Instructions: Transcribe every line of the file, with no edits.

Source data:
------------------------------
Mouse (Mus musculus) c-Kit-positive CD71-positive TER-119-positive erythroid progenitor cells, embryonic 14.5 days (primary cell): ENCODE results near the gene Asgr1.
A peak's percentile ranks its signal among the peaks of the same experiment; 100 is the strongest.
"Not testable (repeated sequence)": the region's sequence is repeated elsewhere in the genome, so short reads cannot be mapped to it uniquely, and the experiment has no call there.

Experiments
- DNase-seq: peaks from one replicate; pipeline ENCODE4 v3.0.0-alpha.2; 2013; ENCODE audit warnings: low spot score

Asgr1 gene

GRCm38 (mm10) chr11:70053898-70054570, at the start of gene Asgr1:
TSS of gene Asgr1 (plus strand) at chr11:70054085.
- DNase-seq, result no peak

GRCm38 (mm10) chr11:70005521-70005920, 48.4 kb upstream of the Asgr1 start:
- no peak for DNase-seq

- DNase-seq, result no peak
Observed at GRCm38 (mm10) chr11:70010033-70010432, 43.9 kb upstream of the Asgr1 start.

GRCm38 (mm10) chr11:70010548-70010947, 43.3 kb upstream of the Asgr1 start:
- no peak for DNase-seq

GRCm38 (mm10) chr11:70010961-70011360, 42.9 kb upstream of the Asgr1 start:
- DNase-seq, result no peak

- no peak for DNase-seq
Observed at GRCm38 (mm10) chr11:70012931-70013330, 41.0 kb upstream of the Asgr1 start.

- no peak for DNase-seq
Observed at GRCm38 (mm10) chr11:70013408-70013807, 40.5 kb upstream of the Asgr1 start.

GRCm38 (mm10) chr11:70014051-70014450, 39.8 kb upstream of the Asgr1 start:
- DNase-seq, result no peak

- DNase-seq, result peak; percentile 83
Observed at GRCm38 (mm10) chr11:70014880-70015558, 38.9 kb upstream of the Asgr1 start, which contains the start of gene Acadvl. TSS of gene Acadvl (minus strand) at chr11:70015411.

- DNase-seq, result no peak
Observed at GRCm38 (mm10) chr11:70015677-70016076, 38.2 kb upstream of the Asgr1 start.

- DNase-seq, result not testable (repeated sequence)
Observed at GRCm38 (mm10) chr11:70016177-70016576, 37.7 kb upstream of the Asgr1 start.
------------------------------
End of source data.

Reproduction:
Mouse (Mus musculus) c-Kit-positive CD71-positive TER-119-positive erythroid progenitor cells, embryonic 14.5 days (primary cell): ENCODE results near the gene Asgr1.
A peak's percentile ranks its signal among the peaks of the same experiment; 100 is the strongest.
"Not testable (repeated sequence)": the region's sequence is repeated elsewhere in the genome, so short reads cannot be mapped to it uniquely, and the experiment has no call there.

Experiments
- DNase-seq: peaks from one replicate; pipeline ENCODE4 v3.0.0-alpha.2; 2013; ENCODE audit warnings: low spot score

Asgr1 gene

GRCm38 (mm10) chr11:70053898-70054570, at the start of gene Asgr1:
TSS of gene Asgr1 (plus strand) at chr11:70054085.
- DNase-seq, result no peak

GRCm38 (mm10) chr11:70005521-70005920, 48.4 kb upstream of the Asgr1 start:
- no peak for DNase-seq

- DNase-seq, result no peak
Observed at GRCm38 (mm10) chr11:70010033-70010432, 43.9 kb upstream of the Asgr1 start.

GRCm38 (mm10) chr11:70010548-70010947, 43.3 kb upstream of the Asgr1 start:
- no peak for DNase-seq

GRCm38 (mm10) chr11:70010961-70011360, 42.9 kb upstream of the Asgr1 start:
- DNase-seq, result no peak

- no peak for DNase-seq
Observed at GRCm38 (mm10) chr11:70012931-70013330, 41.0 kb upstream of the Asgr1 start.

- no peak for DNase-seq
Observed at GRCm38 (mm10) chr11:70013408-70013807, 40.5 kb upstream of the Asgr1 start.

GRCm38 (mm10) chr11:70014051-70014450, 39.8 kb upstream of the Asgr1 start:
- DNase-seq, result no peak

- DNase-seq, result peak; percentile 83
Observed at GRCm38 (mm10) chr11:70014880-70015558, 38.9 kb upstream of the Asgr1 start, which contains the start of gene Acadvl. TSS of gene Acadvl (minus strand) at chr11:70015411.

- DNase-seq, result no peak
Observed at GRCm38 (mm10) chr11:70015677-70016076, 38.2 kb upstream of the Asgr1 start.

- DNase-seq, result not testable (repeated sequence)
Observed at GRCm38 (mm10) chr11:70016177-70016576, 37.7 kb upstream of the Asgr1 start.